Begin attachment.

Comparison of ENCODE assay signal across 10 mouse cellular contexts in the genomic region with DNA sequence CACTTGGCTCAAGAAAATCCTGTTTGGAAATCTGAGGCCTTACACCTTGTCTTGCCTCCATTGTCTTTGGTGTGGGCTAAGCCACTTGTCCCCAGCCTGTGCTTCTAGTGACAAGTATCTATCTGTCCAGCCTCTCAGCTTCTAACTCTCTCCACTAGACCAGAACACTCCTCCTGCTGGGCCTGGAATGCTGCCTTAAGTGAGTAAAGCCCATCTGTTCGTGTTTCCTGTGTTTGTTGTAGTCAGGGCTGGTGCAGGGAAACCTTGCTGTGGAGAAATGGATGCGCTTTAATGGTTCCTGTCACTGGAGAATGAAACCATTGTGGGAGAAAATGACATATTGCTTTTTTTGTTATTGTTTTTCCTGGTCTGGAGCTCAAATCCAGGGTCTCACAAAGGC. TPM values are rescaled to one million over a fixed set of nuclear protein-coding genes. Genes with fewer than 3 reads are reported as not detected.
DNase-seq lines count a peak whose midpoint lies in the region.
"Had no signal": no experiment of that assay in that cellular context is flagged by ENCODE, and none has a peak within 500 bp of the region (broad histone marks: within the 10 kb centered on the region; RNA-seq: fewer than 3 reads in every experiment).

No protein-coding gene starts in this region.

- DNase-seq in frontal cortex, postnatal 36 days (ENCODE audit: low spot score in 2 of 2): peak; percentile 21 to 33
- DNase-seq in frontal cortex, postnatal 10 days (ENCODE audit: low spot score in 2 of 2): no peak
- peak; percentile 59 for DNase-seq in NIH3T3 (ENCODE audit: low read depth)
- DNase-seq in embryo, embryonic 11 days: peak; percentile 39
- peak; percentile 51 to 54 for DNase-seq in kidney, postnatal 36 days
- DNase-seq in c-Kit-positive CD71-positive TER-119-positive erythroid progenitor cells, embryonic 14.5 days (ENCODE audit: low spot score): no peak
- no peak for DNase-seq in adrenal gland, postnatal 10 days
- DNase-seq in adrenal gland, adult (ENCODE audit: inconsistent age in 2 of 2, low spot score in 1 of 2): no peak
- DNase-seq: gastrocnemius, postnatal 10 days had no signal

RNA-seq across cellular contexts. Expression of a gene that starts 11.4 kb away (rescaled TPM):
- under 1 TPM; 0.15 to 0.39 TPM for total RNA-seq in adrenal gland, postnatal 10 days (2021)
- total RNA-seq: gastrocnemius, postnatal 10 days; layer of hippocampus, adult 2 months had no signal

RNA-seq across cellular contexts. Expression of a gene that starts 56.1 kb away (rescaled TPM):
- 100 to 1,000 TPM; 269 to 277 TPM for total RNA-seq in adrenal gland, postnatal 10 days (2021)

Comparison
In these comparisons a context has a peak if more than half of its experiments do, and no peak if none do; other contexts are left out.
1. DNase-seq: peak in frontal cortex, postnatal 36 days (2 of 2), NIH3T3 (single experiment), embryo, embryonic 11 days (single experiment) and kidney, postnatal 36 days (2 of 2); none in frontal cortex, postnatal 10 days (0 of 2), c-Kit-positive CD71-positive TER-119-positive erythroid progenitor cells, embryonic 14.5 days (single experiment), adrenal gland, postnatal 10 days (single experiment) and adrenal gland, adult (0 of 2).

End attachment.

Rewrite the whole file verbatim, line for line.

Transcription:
Comparison of ENCODE assay signal across 10 mouse cellular contexts in the genomic region with DNA sequence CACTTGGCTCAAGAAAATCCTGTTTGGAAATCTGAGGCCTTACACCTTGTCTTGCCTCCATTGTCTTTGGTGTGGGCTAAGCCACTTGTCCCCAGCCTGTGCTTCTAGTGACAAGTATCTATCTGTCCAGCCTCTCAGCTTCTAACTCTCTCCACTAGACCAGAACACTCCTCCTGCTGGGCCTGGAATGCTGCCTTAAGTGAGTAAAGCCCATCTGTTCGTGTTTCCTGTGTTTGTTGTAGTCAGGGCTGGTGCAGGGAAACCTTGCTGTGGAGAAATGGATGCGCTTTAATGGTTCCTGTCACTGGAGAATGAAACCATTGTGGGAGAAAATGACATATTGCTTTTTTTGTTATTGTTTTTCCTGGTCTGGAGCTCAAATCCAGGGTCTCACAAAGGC. TPM values are rescaled to one million over a fixed set of nuclear protein-coding genes. Genes with fewer than 3 reads are reported as not detected.
DNase-seq lines count a peak whose midpoint lies in the region.
"Had no signal": no experiment of that assay in that cellular context is flagged by ENCODE, and none has a peak within 500 bp of the region (broad histone marks: within the 10 kb centered on the region; RNA-seq: fewer than 3 reads in every experiment).

No protein-coding gene starts in this region.

- DNase-seq in frontal cortex, postnatal 36 days (ENCODE audit: low spot score in 2 of 2): peak; percentile 21 to 33
- DNase-seq in frontal cortex, postnatal 10 days (ENCODE audit: low spot score in 2 of 2): no peak
- peak; percentile 59 for DNase-seq in NIH3T3 (ENCODE audit: low read depth)
- DNase-seq in embryo, embryonic 11 days: peak; percentile 39
- peak; percentile 51 to 54 for DNase-seq in kidney, postnatal 36 days
- DNase-seq in c-Kit-positive CD71-positive TER-119-positive erythroid progenitor cells, embryonic 14.5 days (ENCODE audit: low spot score): no peak
- no peak for DNase-seq in adrenal gland, postnatal 10 days
- DNase-seq in adrenal gland, adult (ENCODE audit: inconsistent age in 2 of 2, low spot score in 1 of 2): no peak
- DNase-seq: gastrocnemius, postnatal 10 days had no signal

RNA-seq across cellular contexts. Expression of a gene that starts 11.4 kb away (rescaled TPM):
- under 1 TPM; 0.15 to 0.39 TPM for total RNA-seq in adrenal gland, postnatal 10 days (2021)
- total RNA-seq: gastrocnemius, postnatal 10 days; layer of hippocampus, adult 2 months had no signal

RNA-seq across cellular contexts. Expression of a gene that starts 56.1 kb away (rescaled TPM):
- 100 to 1,000 TPM; 269 to 277 TPM for total RNA-seq in adrenal gland, postnatal 10 days (2021)

Comparison
In these comparisons a context has a peak if more than half of its experiments do, and no peak if none do; other contexts are left out.
1. DNase-seq: peak in frontal cortex, postnatal 36 days (2 of 2), NIH3T3 (single experiment), embryo, embryonic 11 days (single experiment) and kidney, postnatal 36 days (2 of 2); none in frontal cortex, postnatal 10 days (0 of 2), c-Kit-positive CD71-positive TER-119-positive erythroid progenitor cells, embryonic 14.5 days (single experiment), adrenal gland, postnatal 10 days (single experiment) and adrenal gland, adult (0 of 2).